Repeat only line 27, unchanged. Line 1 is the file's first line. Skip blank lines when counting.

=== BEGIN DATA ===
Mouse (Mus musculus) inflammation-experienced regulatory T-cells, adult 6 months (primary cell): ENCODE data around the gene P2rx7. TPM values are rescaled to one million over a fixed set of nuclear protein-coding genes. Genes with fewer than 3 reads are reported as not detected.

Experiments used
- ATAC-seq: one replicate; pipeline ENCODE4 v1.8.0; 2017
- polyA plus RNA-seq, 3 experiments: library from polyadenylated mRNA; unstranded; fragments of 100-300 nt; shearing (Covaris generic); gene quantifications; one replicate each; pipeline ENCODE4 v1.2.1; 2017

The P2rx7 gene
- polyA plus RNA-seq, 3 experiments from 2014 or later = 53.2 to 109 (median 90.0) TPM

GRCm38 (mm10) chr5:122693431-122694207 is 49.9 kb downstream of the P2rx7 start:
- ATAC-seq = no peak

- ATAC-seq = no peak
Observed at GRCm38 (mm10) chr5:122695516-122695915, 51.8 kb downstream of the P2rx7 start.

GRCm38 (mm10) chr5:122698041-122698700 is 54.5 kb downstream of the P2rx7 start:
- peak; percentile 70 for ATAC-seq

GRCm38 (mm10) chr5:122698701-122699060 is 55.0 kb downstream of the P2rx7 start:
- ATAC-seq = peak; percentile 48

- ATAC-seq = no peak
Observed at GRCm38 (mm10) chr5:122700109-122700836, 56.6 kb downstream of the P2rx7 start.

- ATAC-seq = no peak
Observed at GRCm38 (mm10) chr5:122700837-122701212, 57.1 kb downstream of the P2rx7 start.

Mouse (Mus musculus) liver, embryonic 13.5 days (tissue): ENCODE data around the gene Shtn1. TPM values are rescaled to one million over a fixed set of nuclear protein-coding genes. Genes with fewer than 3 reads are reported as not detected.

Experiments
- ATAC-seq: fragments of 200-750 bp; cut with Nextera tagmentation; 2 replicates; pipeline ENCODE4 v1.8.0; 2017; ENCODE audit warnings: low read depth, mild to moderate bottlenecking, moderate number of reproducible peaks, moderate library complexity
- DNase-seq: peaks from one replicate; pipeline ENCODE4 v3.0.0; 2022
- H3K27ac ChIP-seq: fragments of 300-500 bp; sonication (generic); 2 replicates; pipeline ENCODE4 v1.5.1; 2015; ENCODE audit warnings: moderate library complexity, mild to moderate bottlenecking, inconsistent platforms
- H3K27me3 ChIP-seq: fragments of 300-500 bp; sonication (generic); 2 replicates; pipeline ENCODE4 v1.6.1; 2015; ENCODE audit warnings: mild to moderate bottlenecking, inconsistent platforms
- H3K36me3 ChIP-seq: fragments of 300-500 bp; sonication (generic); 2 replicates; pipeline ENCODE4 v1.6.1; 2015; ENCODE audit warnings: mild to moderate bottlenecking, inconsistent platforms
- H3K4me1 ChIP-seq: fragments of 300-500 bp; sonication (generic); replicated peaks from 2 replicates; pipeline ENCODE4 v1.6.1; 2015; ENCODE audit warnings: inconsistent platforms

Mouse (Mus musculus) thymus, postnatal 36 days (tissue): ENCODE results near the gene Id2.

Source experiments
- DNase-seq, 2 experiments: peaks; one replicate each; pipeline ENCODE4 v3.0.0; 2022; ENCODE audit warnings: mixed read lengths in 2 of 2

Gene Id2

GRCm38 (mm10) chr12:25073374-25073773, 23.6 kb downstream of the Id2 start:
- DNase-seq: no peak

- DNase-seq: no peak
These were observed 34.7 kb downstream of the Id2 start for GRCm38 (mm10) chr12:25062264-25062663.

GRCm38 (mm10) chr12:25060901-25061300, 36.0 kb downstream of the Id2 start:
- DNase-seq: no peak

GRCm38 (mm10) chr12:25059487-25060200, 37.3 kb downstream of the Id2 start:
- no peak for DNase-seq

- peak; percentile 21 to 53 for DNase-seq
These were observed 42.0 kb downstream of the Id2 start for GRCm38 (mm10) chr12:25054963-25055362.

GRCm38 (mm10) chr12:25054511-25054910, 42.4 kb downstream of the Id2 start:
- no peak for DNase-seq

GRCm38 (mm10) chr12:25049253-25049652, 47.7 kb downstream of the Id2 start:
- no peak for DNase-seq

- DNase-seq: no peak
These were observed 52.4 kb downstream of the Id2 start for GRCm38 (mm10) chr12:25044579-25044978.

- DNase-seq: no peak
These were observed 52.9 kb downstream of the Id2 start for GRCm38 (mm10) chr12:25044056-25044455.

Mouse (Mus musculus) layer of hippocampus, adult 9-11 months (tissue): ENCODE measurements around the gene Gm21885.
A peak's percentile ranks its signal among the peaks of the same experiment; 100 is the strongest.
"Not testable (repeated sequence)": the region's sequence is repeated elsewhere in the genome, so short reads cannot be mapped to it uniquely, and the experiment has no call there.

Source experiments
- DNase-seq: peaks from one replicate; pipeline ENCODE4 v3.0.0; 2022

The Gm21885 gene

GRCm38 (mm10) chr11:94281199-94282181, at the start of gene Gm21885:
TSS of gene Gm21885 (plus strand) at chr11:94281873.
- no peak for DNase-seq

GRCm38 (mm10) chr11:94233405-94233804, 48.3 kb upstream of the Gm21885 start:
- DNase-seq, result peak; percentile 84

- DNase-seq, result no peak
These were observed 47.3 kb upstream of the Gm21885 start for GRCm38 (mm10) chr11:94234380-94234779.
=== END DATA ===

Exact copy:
Mouse (Mus musculus) thymus, postnatal 36 days (tissue): ENCODE results near the gene Id2.